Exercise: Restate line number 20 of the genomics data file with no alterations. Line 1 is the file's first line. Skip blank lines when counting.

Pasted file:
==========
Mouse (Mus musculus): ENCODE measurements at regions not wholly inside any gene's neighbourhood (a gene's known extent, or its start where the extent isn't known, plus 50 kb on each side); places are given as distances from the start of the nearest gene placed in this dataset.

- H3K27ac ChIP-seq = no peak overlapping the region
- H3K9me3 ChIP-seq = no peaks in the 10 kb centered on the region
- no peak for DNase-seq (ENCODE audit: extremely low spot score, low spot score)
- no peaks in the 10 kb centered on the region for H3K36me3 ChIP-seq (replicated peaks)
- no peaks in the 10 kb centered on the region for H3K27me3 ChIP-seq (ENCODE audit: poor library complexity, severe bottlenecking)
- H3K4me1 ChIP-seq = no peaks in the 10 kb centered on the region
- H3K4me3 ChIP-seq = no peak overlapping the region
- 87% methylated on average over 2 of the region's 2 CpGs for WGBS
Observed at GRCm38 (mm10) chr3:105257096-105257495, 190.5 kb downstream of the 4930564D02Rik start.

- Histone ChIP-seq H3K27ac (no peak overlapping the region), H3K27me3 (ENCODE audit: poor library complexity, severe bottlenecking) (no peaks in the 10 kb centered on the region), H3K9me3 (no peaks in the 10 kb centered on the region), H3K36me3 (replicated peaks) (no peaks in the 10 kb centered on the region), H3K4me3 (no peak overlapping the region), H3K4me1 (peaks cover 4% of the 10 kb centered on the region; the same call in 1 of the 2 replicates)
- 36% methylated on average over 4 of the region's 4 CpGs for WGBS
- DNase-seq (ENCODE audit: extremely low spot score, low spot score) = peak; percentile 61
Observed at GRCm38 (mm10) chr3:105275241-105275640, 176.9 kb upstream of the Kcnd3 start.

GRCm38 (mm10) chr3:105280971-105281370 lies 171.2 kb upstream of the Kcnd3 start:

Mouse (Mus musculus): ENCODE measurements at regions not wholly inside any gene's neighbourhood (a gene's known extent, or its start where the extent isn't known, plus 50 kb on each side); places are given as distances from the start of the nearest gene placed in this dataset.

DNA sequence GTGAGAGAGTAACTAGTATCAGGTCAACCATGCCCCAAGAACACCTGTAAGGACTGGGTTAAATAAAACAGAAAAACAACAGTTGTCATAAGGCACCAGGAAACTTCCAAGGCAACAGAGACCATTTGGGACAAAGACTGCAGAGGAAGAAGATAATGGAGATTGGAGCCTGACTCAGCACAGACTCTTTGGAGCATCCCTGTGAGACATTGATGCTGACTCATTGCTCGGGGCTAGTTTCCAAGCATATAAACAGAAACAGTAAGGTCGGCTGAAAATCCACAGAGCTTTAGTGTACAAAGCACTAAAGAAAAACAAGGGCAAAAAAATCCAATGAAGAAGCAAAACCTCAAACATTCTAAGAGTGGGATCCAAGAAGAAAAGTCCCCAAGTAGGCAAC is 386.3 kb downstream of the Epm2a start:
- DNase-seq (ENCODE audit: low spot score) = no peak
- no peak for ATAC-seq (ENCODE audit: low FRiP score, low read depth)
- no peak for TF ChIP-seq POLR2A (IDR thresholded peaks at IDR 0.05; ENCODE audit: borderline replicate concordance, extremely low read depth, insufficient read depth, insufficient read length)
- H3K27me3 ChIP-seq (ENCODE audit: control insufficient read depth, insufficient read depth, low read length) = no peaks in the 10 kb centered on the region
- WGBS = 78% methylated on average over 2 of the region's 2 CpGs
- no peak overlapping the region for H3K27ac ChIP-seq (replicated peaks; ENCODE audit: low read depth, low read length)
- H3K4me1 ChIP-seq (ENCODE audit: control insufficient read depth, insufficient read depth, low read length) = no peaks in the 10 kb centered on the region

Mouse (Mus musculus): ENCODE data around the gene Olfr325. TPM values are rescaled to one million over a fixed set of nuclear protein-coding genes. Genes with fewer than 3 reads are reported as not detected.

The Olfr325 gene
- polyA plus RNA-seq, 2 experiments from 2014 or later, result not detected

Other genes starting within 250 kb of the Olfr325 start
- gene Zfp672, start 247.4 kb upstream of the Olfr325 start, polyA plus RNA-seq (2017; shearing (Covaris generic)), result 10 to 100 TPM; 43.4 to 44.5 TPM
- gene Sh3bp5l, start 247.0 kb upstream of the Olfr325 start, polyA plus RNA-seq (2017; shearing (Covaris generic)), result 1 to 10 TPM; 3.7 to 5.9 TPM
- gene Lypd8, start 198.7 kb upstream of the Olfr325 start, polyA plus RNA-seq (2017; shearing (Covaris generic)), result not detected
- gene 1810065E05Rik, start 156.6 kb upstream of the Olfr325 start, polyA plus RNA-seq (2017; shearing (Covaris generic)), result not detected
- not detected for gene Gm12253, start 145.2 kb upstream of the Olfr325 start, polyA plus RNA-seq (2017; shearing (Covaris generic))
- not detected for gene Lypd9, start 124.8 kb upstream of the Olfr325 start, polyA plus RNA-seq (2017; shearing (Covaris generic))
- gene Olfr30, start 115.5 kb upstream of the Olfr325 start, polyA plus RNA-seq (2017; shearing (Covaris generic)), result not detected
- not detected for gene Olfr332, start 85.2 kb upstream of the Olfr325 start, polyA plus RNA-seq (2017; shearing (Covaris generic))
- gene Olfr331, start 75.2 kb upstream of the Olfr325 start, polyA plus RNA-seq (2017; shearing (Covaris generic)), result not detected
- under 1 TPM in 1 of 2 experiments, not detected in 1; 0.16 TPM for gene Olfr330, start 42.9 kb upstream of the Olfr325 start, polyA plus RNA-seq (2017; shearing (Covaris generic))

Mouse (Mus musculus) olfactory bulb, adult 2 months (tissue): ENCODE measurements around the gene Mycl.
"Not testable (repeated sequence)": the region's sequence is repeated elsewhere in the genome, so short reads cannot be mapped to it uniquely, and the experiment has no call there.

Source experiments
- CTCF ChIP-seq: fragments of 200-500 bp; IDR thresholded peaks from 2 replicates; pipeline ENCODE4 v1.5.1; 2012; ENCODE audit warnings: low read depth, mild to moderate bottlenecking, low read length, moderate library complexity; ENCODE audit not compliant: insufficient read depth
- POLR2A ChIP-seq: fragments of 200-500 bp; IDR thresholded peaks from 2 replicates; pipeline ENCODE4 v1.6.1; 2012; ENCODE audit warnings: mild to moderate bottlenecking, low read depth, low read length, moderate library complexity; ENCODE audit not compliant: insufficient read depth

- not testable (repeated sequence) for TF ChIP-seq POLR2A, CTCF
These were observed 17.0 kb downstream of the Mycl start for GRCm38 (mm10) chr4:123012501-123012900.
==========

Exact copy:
- no peak for TF ChIP-seq POLR2A (IDR thresholded peaks at IDR 0.05; ENCODE audit: borderline replicate concordance, extremely low read depth, insufficient read depth, insufficient read length)